After the death of his brother, Henry was given a short, sharp education on kingship. He was taught the essential importance of sons. The lesson was drummed into him. His primary duty was to beget an heir and other sons to reinforce the Tudor line. Henry knew first hand that heirs could die. Had his brother, Arthur, lived Henry would never have become king; had he not been around to replace Arthur the regime would have ended before it had begun.  

As soon as Henry and Catherine of Aragon were wed and crowned their quest for a son began. Up to this point Henry was unaccustomed to failure. He had known only success, had received only praise – the loss of their first child came as a great shock. The death of their infant son a short time later was devastating, the subsequent unsuccessful pregnancies or stillbirths shook him to the core. The only successful pregnancy resulted in Mary but in those days, a daughter was not enough to perpetuate the Tudor dynasty. Henry knew he had failed in his most important lesson. 

Nobody likes to think themselves a failure, but it must have been far more difficult for a man like Henry. Finding it impossible to blame himself, he laid the blame on Catherine, the wife he loved the longest.

Judith Arnopp

# # #

About the Author

Judith Arnopp is the author of twelve books; three set in the Anglo-Saxon/early medieval period and nine set in and around the Tudor court. All books are available in Kindle and Paperback format, and The Beaufort Chronicle (three book series), The Kiss of the Concubine and A Song of Sixpence are on Audible. Find out more at Judith's website www.judithmarnopp.com/ and find her on Facebook and Twitter @JudithArnopp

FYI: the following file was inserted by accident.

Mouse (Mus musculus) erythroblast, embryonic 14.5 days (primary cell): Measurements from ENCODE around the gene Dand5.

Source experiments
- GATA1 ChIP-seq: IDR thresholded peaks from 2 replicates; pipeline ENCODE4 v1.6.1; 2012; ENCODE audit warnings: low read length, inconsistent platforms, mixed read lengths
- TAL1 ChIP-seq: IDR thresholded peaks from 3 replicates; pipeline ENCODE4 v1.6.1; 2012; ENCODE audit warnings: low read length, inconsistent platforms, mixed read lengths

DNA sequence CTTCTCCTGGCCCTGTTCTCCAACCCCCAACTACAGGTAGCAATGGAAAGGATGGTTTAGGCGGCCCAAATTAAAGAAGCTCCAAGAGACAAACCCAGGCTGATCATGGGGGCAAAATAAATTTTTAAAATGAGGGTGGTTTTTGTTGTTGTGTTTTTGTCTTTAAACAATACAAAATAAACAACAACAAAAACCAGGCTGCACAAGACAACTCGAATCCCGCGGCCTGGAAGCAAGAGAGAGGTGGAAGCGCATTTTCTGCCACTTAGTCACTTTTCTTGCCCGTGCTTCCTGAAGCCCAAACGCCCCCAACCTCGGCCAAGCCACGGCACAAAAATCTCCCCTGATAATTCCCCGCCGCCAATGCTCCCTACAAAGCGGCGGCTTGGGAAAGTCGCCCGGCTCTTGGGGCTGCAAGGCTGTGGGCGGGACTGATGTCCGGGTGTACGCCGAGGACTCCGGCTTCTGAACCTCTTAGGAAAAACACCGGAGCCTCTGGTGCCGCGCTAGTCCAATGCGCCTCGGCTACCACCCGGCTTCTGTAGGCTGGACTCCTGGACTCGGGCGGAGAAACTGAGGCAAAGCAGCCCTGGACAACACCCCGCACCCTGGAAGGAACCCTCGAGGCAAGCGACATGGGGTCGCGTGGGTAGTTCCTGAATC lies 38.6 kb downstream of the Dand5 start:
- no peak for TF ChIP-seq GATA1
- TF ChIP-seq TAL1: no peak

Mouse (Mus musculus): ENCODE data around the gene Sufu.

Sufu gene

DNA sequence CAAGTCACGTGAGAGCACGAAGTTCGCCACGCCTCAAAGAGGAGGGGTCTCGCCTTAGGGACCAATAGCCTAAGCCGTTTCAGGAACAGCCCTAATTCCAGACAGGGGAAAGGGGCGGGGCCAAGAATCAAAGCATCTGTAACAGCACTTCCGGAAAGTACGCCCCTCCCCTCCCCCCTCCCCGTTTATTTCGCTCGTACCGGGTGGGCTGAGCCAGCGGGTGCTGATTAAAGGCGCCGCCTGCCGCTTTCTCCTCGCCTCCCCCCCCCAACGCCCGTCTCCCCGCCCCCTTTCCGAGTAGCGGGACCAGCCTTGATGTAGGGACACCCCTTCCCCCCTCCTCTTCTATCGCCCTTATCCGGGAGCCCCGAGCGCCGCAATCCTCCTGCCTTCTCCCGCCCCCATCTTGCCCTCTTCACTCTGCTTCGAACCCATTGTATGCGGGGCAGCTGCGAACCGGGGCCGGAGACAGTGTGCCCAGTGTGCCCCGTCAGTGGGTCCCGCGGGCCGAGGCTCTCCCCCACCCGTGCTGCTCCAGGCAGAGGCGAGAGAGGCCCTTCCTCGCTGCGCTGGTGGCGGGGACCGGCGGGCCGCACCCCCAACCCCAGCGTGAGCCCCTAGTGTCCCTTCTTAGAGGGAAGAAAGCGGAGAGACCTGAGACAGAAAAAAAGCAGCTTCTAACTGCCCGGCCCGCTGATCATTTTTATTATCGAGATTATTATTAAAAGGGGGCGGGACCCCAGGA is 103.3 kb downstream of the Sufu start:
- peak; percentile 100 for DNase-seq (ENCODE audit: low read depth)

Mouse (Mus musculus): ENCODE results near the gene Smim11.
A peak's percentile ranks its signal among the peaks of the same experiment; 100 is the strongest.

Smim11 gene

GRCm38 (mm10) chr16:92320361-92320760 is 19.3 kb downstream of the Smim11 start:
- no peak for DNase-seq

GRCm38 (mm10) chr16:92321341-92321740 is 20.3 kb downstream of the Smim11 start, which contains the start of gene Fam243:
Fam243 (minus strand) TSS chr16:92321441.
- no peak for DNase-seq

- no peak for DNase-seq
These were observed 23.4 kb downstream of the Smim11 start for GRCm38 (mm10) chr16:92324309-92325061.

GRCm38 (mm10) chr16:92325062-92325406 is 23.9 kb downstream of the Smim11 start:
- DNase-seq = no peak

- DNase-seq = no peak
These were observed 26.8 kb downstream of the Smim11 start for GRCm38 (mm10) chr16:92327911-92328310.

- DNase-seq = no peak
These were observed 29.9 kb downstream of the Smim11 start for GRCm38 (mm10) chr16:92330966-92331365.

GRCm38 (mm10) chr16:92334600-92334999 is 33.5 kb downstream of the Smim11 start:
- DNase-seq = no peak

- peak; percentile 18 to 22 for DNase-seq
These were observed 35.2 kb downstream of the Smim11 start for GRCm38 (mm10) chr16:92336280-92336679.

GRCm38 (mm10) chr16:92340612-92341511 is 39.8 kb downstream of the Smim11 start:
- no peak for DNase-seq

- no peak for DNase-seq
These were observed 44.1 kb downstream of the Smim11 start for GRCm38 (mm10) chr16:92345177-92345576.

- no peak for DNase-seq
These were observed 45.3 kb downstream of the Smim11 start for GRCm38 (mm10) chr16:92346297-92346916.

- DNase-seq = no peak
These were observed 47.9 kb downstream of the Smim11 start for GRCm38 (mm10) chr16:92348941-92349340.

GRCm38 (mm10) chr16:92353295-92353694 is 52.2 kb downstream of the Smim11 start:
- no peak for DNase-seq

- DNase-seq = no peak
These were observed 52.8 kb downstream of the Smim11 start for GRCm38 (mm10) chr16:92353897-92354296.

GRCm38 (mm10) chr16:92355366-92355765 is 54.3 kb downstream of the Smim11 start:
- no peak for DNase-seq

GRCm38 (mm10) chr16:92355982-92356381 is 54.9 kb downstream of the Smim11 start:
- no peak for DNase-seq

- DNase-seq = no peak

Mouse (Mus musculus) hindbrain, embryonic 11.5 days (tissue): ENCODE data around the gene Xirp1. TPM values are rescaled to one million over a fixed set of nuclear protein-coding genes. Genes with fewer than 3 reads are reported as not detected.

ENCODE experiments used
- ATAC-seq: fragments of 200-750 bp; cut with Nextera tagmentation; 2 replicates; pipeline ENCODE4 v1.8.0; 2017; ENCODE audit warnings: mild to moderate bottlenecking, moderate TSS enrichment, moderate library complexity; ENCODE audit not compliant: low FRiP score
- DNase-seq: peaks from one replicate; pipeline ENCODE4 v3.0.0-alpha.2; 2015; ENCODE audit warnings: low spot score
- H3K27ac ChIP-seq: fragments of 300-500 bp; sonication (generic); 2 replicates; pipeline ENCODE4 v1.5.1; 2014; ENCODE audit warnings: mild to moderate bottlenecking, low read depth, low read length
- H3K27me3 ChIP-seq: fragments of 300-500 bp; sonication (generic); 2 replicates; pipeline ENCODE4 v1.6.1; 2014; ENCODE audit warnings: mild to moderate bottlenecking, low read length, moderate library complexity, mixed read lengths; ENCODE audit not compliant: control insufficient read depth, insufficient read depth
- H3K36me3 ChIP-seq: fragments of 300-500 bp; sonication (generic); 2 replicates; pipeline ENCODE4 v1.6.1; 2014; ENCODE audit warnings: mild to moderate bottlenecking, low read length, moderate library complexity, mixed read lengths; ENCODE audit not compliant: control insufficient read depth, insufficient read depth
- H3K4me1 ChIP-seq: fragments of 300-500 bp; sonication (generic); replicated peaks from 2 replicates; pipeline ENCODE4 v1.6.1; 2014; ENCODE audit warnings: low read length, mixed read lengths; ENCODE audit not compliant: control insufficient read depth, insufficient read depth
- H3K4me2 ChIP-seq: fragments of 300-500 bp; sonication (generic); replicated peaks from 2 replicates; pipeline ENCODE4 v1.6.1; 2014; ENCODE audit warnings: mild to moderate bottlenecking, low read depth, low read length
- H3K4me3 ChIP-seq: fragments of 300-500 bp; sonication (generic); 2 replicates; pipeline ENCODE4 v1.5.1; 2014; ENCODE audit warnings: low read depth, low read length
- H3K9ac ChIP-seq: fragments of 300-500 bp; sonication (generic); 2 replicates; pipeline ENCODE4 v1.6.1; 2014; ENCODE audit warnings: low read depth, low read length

1. Thank you so much for hosting the king and I on your blog Tony xx

  2. Picking up this book to see what talented author Judith Arnopp did to make Henry VIII seem less than a monster. Can never forgive him for his treatment of Catherine of Aragon.

  3. Interested to see what talented author Judith Arnopp did to make Henry VIII seem less than a monster. I can never forgive him for treating Catherine of Aragon so poorly.

  4. I have not yet finished this book, I have been slowly savoring it as I don't have another unread Arnopp novel to go to next. I thought perhaps this was the beginning of a series and am so excited to read it will be a triology! Wonder when the Second will be available to Grace our shelves (electronic pads)?

  5. I am writing as fast as I can Candace - ha ha! Fingers crossed by the end of the year. Rozsa, I haven't changed any of Henry's actions but because it is written from his pov and he was very egocentric, the book concentrates more on his own feelings than on Catherine's. In this book he is a frustrated boy, angry and determined to get his own way. In the next book his desire for a son slowly disintegrates into obsession. Thank you so much for your comments. I hope you enjoy the book.


Thank you for commenting